I am Currently Looking for a Thermal Camera which either has an lcd screen which can be be extended away from the camera or simply a high quality thermal camera which can be programed into an lcd. Prefferable at reasonable price that is. Another option that I'm open to also i buying a premade thermal camera but i dont really know which ones can detect small scale temperature differences (I.E Pests on walls or the Ticks on the body of a dog.

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    You added the Raspberry Pi tag but don't mention it in the question - is it a necessity to use it with the Pi?
    – jaskij
    Commented Sep 9, 2019 at 23:17
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    Yes, either an arduino or a raspberry pi is ok. Commented Sep 11, 2019 at 0:24
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    do you accept other forms as well? Stand-alone? Smartphone/tablet attachment? Others?
    – jaskij
    Commented Sep 11, 2019 at 0:26

1 Answer 1


AMG8833 is a popular thermal camera which has an accuracy of 2.5 °C (4.5 °F). The benefit is that it's commonly used, and has a pretty decent support. The drawback is its tiny resolution, 8×8 pixels only. It costs around $40.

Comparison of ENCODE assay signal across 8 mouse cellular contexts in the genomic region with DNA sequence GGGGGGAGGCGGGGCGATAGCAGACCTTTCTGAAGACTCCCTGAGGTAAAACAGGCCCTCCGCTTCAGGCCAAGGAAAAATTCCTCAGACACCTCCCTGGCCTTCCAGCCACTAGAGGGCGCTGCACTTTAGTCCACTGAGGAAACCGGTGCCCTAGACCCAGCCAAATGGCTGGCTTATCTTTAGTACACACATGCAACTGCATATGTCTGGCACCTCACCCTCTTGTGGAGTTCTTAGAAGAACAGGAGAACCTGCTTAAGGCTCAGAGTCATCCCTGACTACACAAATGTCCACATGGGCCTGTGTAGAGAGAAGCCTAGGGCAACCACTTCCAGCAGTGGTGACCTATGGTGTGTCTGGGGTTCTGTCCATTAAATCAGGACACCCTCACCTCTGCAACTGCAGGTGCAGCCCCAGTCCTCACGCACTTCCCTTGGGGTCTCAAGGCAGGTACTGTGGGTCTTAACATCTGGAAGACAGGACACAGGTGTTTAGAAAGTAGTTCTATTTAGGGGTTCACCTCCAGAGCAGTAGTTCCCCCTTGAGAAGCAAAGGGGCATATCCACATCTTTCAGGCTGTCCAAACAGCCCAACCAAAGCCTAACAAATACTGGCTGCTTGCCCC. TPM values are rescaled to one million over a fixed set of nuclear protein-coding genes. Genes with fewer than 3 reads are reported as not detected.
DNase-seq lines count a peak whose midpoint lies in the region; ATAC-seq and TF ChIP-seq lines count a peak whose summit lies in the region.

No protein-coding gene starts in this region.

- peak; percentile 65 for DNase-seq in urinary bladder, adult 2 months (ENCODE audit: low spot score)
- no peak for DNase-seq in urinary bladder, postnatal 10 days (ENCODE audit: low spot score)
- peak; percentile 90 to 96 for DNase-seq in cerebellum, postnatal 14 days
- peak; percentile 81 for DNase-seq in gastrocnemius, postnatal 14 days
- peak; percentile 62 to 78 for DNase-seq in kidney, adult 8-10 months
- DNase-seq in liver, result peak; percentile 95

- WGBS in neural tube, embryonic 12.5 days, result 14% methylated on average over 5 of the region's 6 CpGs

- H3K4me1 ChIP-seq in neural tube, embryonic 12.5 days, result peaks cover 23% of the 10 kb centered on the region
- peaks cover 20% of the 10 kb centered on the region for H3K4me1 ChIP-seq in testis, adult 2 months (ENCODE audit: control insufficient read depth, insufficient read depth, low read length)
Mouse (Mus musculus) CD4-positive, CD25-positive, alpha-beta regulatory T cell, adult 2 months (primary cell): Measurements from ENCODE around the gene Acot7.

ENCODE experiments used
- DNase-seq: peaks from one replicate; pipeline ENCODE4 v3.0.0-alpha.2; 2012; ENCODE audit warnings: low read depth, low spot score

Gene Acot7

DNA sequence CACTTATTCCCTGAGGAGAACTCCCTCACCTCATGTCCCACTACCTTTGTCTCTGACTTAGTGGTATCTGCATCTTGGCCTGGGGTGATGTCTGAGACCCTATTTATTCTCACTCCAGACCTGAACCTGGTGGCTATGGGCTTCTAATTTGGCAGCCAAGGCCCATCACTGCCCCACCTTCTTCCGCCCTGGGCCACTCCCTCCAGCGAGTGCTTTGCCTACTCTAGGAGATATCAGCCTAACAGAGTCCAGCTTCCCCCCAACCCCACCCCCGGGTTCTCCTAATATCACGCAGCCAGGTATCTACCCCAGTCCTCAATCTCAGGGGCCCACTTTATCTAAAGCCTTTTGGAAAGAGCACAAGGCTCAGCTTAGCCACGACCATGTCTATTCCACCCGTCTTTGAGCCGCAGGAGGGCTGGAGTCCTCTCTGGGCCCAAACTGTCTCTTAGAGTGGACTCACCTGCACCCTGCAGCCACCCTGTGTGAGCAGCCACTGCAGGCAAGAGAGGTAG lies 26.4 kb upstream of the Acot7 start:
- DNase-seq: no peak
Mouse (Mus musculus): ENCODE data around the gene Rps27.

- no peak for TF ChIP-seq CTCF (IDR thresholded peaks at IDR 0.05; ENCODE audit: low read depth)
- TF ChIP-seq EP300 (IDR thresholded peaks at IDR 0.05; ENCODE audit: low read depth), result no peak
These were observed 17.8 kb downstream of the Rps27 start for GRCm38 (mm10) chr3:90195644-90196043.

MLX90640 is another, although less popular, choice, with its increased resolution of 32×24 pixels and an accuracy of 1.5 °C. You can get it for $70. Using one is more difficult than AMG8833, especially regarding to the hardware requirements:

Please be aware that the MLX90640 requires complex calculations by the host platform so a regular Arduino Uno (or equivalent) doesn't have enough RAM or flash to complete the complex computations required to turn the raw pixel data into temperature data. You will need a microcontroller with 20,000 bytes or more of RAM. To achieve this, we recommend a Teensy 3.1 or above.

For $240, you can get Lepton 2.5 thermal camera module which comes with an impressive resolution of 80×60 pixels, but a disappointing accuracy of only 5 °C.

Flir website lists more models, including Lepton 3.5 camera core with its 50 mK thermal sensitivity (the same as 2.5 version) and a resolution of 160×120 pixels. The camera core seems to be sold for about $270, but I can't find it in a form of a module to be used with Raspberry Pi.

Or you get more specialized models such as Neutrino SX12 with a sensitivity of 25 mK and a resolution of 1280×1024 pixels. You'll need something other than a Raspberry Pi to power that thing. I can't find its price, but I won't be surprised to find that you have to pay more than a thousand dollars for a device like that.

  • @arsenio can you help at thsi question ? Thanks a 1,000,000
    – Mawg
    Commented Jan 6, 2020 at 11:31

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